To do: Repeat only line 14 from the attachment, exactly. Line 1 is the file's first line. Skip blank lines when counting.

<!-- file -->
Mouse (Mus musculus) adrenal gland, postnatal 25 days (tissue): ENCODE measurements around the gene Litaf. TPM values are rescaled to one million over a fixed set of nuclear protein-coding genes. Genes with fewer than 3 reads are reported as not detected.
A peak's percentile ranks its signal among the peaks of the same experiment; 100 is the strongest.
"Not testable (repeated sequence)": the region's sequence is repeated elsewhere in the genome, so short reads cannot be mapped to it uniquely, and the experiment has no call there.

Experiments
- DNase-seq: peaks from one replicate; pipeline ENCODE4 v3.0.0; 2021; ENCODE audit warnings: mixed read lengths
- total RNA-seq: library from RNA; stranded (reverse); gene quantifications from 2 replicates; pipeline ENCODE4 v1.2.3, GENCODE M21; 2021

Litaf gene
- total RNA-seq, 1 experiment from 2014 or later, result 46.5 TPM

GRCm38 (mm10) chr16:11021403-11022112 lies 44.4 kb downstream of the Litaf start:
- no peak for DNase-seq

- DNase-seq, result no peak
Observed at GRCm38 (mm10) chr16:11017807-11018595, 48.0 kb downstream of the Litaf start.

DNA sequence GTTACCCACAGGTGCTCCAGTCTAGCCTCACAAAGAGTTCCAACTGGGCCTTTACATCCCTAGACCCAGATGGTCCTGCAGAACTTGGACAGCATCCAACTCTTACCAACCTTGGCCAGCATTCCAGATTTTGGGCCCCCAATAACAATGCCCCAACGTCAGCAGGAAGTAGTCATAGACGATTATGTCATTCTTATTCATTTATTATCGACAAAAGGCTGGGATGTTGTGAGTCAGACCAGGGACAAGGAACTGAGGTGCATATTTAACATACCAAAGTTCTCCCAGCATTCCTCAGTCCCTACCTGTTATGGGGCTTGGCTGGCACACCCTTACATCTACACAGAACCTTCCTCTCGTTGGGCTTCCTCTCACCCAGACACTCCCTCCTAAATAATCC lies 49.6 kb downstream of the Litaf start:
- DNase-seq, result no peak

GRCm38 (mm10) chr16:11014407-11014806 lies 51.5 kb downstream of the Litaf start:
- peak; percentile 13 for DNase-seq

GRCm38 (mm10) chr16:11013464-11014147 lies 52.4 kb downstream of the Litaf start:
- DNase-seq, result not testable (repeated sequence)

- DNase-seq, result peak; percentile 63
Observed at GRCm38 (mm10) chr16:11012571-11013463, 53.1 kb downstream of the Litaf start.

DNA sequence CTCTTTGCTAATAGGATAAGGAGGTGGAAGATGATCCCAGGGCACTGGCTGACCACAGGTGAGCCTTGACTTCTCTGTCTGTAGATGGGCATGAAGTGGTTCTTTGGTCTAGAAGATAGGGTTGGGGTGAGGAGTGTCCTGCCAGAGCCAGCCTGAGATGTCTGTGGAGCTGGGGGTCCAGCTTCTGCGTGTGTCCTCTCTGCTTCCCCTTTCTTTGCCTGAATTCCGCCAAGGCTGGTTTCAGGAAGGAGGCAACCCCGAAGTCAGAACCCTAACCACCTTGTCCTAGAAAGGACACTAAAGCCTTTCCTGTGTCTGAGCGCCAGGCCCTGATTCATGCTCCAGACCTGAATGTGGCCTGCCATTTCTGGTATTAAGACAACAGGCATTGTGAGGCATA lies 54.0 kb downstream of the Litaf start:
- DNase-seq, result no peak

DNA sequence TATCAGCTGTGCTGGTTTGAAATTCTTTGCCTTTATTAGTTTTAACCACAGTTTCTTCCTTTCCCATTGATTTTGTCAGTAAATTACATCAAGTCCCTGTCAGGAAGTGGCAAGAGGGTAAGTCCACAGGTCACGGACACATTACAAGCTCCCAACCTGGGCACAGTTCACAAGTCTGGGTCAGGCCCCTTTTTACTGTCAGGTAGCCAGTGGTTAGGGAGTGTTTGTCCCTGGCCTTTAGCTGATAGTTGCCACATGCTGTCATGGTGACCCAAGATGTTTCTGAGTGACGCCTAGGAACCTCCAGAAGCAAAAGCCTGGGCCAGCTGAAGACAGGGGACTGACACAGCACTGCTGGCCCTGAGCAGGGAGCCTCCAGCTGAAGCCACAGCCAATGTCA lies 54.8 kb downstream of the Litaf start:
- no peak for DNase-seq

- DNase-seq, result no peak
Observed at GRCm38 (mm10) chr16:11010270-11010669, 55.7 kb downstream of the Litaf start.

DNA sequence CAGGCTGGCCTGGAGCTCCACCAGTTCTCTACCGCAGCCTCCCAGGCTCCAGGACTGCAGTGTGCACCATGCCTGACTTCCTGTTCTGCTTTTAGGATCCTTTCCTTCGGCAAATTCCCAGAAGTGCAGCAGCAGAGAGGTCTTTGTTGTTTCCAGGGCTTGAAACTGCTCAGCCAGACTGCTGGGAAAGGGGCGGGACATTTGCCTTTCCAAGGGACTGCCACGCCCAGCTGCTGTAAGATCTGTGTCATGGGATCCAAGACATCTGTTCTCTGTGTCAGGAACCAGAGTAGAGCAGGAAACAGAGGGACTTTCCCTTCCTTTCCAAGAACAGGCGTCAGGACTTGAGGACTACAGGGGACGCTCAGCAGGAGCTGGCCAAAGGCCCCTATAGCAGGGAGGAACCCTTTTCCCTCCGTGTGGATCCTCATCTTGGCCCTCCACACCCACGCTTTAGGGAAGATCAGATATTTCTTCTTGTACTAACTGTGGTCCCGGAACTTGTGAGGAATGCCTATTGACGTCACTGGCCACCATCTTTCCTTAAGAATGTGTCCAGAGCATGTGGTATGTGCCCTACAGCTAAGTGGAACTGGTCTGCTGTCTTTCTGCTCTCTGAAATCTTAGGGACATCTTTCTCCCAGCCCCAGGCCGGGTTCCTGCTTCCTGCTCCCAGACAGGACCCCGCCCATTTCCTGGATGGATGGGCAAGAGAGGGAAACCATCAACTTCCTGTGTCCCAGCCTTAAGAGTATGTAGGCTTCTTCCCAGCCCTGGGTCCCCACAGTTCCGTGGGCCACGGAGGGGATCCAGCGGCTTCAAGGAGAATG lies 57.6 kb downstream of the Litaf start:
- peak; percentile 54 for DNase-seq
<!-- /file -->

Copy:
- DNase-seq, result no peak